What is delamination and when does it occur?
Delamination is a process where thin glass flakes detach from the inner glass surface. The process is already known since the 1950s. Unfortunately, it can not reliably be predicted if and when delamination will occur because the factors influencing this are too many and too complex. There is e.g. the converting process which with hotter converting has a bad influence. But also the drug solution has an important part in this. The buffer or even the drug itself can accelerate the process by attacking the glass and complexing selectively certain elements, e.g. aluminum. If this is the case, it can be seen from the composition of the flakes as they also contain elements from the solution. As this topic became quite prominent in the pharmaceutical industry, the USP released a guideline in Chapter <1660> proposing different methods with which the propensity to delaminate can be investigated. But as mentioned already, this can only be hints but not reliable information. If one had a delamination case, the best thing to do is to have investigated by an experienced lab (e.g. SCHOTT Pharma Services) who can tell exactly if it was only the glass or also the drug solution being involved in the reaction. This is a valuable information according to which the whole process has to be evaluated and if needed changed.
How temperature resistant are glass containers, e.g. in the depyrogenation oven?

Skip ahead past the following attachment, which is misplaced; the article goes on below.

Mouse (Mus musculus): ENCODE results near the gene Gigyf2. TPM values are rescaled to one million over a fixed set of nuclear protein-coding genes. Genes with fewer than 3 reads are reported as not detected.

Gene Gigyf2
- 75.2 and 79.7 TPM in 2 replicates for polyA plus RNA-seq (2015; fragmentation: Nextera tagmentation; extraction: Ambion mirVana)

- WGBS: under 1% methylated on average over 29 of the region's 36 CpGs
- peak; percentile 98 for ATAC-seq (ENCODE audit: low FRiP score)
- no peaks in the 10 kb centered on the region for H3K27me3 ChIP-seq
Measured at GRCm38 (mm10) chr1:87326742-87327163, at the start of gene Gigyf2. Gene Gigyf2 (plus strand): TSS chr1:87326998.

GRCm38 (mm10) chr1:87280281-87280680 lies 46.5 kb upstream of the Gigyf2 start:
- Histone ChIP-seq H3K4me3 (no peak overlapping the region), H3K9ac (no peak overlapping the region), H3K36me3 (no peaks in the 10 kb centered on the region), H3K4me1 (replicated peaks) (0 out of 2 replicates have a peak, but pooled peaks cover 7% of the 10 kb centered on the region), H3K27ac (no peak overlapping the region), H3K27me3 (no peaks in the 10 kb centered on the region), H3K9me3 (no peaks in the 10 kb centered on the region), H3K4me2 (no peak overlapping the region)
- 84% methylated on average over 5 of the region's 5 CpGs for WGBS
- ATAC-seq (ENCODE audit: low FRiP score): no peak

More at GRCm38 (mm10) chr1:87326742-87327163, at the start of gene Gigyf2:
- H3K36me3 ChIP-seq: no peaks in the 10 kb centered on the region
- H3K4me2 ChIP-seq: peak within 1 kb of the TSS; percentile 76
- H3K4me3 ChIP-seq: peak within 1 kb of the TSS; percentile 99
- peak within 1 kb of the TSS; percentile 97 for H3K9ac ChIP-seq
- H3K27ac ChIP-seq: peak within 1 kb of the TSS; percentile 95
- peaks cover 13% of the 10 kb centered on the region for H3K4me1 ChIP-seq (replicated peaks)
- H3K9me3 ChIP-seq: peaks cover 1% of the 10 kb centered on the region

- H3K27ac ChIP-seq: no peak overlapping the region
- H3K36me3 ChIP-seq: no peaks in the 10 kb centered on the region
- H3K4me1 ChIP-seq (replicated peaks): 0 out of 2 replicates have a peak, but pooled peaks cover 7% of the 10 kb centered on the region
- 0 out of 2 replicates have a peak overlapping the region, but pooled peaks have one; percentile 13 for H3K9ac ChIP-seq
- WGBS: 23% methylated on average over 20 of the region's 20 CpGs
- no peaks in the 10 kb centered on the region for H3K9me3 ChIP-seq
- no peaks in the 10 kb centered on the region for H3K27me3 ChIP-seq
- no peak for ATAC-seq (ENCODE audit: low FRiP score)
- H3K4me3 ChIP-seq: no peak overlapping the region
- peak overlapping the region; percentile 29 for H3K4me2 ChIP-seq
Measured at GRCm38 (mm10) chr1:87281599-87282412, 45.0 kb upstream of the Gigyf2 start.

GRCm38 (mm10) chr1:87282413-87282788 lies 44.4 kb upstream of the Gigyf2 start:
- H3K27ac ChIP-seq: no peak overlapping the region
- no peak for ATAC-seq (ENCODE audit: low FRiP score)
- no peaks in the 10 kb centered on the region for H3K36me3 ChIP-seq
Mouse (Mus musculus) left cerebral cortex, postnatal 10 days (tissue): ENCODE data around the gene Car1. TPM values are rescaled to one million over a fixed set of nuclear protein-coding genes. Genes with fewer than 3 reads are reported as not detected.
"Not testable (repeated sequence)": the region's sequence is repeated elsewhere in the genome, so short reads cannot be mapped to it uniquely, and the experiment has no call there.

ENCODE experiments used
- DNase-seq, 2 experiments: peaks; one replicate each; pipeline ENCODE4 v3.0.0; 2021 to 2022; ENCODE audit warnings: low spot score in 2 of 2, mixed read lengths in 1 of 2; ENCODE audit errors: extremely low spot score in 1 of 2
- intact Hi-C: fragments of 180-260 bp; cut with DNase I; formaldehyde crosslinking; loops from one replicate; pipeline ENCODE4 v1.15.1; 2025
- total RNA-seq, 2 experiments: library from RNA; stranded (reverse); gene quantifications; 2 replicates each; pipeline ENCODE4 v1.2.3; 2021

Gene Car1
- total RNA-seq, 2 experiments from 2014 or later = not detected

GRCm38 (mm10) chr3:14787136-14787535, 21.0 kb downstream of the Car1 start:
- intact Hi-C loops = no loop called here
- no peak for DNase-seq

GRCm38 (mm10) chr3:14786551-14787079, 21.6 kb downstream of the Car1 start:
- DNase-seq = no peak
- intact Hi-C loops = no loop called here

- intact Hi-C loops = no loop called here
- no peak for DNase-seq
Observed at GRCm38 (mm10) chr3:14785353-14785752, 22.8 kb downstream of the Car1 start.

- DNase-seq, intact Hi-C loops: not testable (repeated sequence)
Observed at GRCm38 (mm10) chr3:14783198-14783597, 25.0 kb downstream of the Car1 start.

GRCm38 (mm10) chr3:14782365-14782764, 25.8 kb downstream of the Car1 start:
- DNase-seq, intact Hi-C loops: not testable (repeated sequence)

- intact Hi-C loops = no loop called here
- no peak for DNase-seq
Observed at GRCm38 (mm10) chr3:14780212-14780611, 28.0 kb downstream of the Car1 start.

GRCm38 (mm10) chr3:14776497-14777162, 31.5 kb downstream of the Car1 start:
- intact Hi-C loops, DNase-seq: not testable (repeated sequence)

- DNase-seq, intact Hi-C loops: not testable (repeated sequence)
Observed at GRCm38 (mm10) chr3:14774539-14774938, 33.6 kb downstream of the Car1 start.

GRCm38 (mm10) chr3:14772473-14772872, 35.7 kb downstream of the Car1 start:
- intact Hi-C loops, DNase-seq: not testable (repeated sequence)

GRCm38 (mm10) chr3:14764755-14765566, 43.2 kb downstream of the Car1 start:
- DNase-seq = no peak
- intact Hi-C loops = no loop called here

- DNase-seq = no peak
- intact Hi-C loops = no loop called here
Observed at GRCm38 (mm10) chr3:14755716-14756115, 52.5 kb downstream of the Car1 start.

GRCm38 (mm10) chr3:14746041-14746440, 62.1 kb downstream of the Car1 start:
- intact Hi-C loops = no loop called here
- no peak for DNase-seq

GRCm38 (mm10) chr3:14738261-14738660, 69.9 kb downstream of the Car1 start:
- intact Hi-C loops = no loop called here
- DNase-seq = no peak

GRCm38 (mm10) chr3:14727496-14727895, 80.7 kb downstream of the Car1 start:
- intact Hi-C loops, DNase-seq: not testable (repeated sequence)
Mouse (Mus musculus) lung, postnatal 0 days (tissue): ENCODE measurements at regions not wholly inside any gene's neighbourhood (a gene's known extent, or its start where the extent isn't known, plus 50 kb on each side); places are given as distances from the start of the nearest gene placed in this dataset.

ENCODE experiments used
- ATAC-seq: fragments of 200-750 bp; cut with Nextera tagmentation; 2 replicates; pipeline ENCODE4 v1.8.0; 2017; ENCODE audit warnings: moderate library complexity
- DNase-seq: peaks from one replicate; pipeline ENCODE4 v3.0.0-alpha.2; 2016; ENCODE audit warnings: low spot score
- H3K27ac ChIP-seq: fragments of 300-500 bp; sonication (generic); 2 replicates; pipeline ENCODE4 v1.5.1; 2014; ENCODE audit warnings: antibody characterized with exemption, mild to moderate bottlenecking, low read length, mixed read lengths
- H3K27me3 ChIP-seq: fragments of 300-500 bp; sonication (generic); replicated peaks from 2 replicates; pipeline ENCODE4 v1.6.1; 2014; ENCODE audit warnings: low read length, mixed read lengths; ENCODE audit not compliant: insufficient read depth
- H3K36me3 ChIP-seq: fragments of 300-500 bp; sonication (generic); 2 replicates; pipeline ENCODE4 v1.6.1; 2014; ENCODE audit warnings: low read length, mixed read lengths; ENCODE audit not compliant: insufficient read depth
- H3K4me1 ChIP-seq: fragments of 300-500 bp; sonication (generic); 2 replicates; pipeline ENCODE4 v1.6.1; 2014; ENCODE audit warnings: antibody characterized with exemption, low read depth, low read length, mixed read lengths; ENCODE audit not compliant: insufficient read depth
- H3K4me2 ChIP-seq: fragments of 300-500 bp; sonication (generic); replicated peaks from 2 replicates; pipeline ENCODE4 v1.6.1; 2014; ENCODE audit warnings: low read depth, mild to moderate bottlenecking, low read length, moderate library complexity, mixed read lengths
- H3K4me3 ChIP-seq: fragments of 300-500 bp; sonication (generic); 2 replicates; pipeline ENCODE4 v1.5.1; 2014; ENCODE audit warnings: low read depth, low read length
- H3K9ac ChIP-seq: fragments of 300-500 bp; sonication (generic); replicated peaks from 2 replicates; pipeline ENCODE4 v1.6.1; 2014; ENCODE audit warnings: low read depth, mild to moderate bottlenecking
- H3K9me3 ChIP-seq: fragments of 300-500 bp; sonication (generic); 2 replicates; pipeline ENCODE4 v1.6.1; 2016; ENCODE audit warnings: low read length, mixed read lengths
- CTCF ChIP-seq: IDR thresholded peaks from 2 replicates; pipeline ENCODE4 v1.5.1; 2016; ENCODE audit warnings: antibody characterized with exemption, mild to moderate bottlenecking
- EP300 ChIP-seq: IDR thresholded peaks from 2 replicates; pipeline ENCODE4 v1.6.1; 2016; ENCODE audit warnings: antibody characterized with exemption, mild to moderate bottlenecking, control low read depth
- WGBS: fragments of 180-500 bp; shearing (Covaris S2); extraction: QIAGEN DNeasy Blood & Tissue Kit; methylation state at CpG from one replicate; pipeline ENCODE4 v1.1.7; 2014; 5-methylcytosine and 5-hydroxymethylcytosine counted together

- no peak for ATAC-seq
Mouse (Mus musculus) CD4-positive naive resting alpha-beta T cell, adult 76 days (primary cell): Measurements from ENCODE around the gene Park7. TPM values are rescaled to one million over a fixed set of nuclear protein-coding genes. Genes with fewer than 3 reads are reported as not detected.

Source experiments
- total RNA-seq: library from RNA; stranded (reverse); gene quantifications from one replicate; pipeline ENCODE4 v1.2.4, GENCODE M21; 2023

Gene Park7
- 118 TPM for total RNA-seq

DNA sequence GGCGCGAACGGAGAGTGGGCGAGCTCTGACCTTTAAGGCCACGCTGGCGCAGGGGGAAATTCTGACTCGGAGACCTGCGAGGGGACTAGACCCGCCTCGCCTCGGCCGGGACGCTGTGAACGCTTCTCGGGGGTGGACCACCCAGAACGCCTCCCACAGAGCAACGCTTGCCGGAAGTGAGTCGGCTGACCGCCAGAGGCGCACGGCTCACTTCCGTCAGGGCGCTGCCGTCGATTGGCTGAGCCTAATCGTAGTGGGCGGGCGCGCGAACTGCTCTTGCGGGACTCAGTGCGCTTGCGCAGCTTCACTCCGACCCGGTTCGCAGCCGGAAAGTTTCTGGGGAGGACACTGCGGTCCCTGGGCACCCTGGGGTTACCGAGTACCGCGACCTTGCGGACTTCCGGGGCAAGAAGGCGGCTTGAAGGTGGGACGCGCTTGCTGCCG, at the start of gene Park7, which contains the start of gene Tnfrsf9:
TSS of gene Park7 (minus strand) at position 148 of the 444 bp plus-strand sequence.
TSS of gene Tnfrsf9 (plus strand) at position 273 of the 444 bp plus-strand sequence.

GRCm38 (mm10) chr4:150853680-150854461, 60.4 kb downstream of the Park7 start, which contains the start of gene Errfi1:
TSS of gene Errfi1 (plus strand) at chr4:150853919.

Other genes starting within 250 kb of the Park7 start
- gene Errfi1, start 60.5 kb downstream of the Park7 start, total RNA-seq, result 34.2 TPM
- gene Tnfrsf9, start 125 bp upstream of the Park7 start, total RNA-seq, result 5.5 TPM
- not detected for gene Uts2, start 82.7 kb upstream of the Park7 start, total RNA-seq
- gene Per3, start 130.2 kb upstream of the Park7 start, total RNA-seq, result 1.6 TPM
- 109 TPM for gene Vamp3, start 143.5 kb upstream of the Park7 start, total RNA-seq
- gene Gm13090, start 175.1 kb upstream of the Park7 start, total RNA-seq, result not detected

Borosilicate glasses usually are good heat resistant. In the converting process they undergo temperatures of above 100°C without changing the chemical composition. After converting they go through the annealing oven at around 600°C. In the filling process, the temperature of around 300°C is easily bearable for them even if they are standing there for a few hours. The point is not so much the temperature itself but rather the temperature difference if they are exposed to heat and cold at the same time. Here the strength depends on the the Coefficient of Thermal Expansion (CTE). The lower the CTE is, the higher is the temperature shock resistance. E.g. a FIOLAX(R) container (CTE of 4.9) with a wall thickness of 1.0 mm can bear a temperature difference of around 200°C meaning the container can be thrown from 200°C into cold water without bursting. A soda-lime container (CTE of around 9) with a wall thickness of 1.0 mm e.g. can only bear 110°C. This is important for the lyophilisation process where the glass is frozen inside and at the same time heated from the bottom. It should be kept in mind that this relates to a container without any defects on the glass surface. Any defect lowers the resistance. The temperature shock resistance can be influenced by the wall thickness. As glass is a bad conductor of heat, the temperature shock resistance increases with decreasing wall thickness.